Date: Mon, 5 Oct 1998 07:06:15 -0700 (PDT) From: Brandon Brown <brandonbrown at yahoo.com> Subject: Subject: Burners I purchased my burners from Cabella's for $99. Its a King Kooker with two propane burners each rated at 175,000 BTUs. They're great! == Brandon Brown (773)251-5353 Director of Development Fax:(773)442-0131 Protech Solutions Inc. bbrown at protechinc.net _________________________________________________________ DO YOU YAHOO!? Get your free at yahoo.com address at http://mail.yahoo.com Return to table of contents
Date: Mon, 5 Oct 1998 07:20:58 -0700 (PDT) From: Brandon Brown <brandonbrown at yahoo.com> Subject: RE: home brewery design I stated earlier on the list that I use the King Kooker dual propane burners with great results. We brew in our basement and I put a fan in the window and bought a digital CO (Carbon Monoxide) monitor to make sure I wasn't going to kill us! After testing with both burners running I found: Without the fan running and both burners on high, the highest level I was able to obtain with just the windows open was 25. With one fan running on exhaust, the highest was an 8. Generally I'm only using one burner at a time, and during the wort boil, there is no CO registering on my meter. Most of the time even when I do have levels without the fan running, the peak occurs right at the beginning and drops as the burners run. == Brandon Brown (773)251-5353 Director of Development Fax:(773)442-0131 Protech Solutions Inc. bbrown at protechinc.net _________________________________________________________ DO YOU YAHOO!? Get your free at yahoo.com address at http://mail.yahoo.com Return to table of contents
Date: Mon, 05 Oct 1998 11:01:37 -0500 From: Stephen Johnson <Stephen.Johnson at vanderbilt.edu> Subject: 3rd Annual Music City Brew-Off Just a reminder that entries are now being accepted for the 3rd Annual Music City Brew-Off on October 24th at Boscos Nashville Brewing Company. If you need an entry packet, please e-mail competition coordinator Steve Johnson at Stephen.Johnson at vanderbilt.edu or Chuck Bernard at Bernardch at mindspring.com Include your snail mail address and we'll get something to you ASAP. Entries are $5 and should be sent to: Boscos Nashville Brewery c/o Music City Brewers 1805 21st Ave. S. Nashville, TN 37212 We will be accepting entries at Boscos Nashville Brewery in all of the 1998 AHA style categories and subcategories beginning September 28th. Entry deadline is October 19th. Return to table of contents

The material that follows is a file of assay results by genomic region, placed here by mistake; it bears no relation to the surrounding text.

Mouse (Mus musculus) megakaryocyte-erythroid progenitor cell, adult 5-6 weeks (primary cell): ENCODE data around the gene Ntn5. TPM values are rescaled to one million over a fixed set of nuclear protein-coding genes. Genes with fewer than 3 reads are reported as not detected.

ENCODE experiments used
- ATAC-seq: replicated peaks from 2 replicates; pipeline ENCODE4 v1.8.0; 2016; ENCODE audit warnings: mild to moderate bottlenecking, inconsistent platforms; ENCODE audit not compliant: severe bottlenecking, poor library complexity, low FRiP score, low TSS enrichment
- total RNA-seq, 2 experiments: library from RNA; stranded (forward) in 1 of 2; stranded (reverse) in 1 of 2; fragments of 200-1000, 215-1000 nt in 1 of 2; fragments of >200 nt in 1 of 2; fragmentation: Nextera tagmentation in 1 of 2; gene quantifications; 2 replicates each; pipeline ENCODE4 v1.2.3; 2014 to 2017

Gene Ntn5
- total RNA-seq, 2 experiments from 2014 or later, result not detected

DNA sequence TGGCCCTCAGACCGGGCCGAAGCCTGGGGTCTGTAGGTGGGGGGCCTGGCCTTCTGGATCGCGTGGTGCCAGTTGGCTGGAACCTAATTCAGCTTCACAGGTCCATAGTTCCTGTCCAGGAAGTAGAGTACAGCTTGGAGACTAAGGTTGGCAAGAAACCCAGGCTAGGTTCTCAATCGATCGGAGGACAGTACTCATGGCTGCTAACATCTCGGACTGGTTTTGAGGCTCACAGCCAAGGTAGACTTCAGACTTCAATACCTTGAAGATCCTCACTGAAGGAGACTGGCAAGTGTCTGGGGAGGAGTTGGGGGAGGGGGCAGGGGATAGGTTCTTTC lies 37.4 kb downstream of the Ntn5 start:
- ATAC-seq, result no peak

Date: Mon, 5 Oct 1998 12:03:53 -0700 From: "NFGS" <fjrusso at coastalnet.com> Subject: No Carbonation My beer brewing has been limited to using extracts. I have only been doing this for 4 months. Up until the present I had no problems. I made an oatmeal stout. Using malt extract and Quaker quick oats. My O.G. was at 1.058, moved to the secondary after 5 days and after 1 week went to bottling. MY F.G. was 1.018. I bottled using corn sugar at standard conc. After 3 weeks I opened a bottle and there was NO carbonation. What has happened? Can I save this? If I add a small quantity of a dry yeast to each bottle can I initiate the carbonation? Frank fjrusso at coastalnet.com Return to table of contents
Date: Mon, 5 Oct 1998 12:22:39 -0400 From: "David R. Burley" <Dave_Burley at compuserve.com> Subject: Inconsistent Carbonation, Brewsters: FL Johnson bemoans the fact that even with careful weighing of sugar, he gets woefuly inconsistent carbonation. He suggests that this may be due to differences in dissolved CO2. It also may be due to incompete conversion of the dextrose priming sugar. Check the glucose sugar content before bottling and after priming and bottle fermentation. Chances are you will find that not all the priming sugar has disappeared. If so, try using an active yeast starter ( see my previous comments in the archives on a kraeusening starter). Often, especially with flocculent ale yeast that has been allowed to rest in the secondary for a long time, the yeast will not complete (or even start) the in-bottle fermentation and lead to inconsistent carbonation on a batch-wise basis. - ------------------------------------- Lead does get into the water from the pipes. Once in India on vacation, I took along a water purification kit based on iodine and when I used it on the hotel (oldest and most expensive one in Calcutta) water ( provided to us as "safe" water in a metal jug) I got this lovely, voluminous, heavy yellow precipitate which looked like lead iodide from the undoubtedly lead pipes installed when India was part of the British commonwealth. I decanted it and we drank it! - ------------------------------------ Keep on Brewin' Dave Burley Kinnelon, NJ 07405 Dave_Burley at Compuserve.com Return to table of contents